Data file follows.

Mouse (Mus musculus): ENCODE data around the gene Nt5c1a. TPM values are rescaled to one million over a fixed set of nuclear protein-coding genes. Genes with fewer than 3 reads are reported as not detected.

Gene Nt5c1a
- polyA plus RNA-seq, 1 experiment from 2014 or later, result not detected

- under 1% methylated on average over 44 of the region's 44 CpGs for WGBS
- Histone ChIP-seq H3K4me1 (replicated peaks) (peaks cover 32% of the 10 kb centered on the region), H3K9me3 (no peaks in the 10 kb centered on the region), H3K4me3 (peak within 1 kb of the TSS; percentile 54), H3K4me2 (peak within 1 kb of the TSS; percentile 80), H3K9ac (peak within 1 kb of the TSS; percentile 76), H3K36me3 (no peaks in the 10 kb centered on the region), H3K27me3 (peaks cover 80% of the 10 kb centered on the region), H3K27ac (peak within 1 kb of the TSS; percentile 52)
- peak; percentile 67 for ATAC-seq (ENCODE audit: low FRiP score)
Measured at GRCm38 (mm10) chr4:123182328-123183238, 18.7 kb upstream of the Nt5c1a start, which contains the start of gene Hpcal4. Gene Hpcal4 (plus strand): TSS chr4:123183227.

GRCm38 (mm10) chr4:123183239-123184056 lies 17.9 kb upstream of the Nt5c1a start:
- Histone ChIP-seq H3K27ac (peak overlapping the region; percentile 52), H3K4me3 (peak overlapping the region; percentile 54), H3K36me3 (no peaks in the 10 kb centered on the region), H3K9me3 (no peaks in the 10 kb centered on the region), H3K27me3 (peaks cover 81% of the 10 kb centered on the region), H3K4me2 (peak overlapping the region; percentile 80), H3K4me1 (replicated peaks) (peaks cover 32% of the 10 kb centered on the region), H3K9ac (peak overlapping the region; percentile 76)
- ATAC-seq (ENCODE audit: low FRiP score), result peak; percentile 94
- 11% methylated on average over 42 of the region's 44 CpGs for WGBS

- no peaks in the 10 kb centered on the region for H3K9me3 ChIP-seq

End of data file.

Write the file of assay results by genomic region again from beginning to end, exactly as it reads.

Mouse (Mus musculus): ENCODE data around the gene Nt5c1a. TPM values are rescaled to one million over a fixed set of nuclear protein-coding genes. Genes with fewer than 3 reads are reported as not detected.

Gene Nt5c1a
- polyA plus RNA-seq, 1 experiment from 2014 or later, result not detected

- under 1% methylated on average over 44 of the region's 44 CpGs for WGBS
- Histone ChIP-seq H3K4me1 (replicated peaks) (peaks cover 32% of the 10 kb centered on the region), H3K9me3 (no peaks in the 10 kb centered on the region), H3K4me3 (peak within 1 kb of the TSS; percentile 54), H3K4me2 (peak within 1 kb of the TSS; percentile 80), H3K9ac (peak within 1 kb of the TSS; percentile 76), H3K36me3 (no peaks in the 10 kb centered on the region), H3K27me3 (peaks cover 80% of the 10 kb centered on the region), H3K27ac (peak within 1 kb of the TSS; percentile 52)
- peak; percentile 67 for ATAC-seq (ENCODE audit: low FRiP score)
Measured at GRCm38 (mm10) chr4:123182328-123183238, 18.7 kb upstream of the Nt5c1a start, which contains the start of gene Hpcal4. Gene Hpcal4 (plus strand): TSS chr4:123183227.

GRCm38 (mm10) chr4:123183239-123184056 lies 17.9 kb upstream of the Nt5c1a start:
- Histone ChIP-seq H3K27ac (peak overlapping the region; percentile 52), H3K4me3 (peak overlapping the region; percentile 54), H3K36me3 (no peaks in the 10 kb centered on the region), H3K9me3 (no peaks in the 10 kb centered on the region), H3K27me3 (peaks cover 81% of the 10 kb centered on the region), H3K4me2 (peak overlapping the region; percentile 80), H3K4me1 (replicated peaks) (peaks cover 32% of the 10 kb centered on the region), H3K9ac (peak overlapping the region; percentile 76)
- ATAC-seq (ENCODE audit: low FRiP score), result peak; percentile 94
- 11% methylated on average over 42 of the region's 44 CpGs for WGBS

- no peaks in the 10 kb centered on the region for H3K9me3 ChIP-seq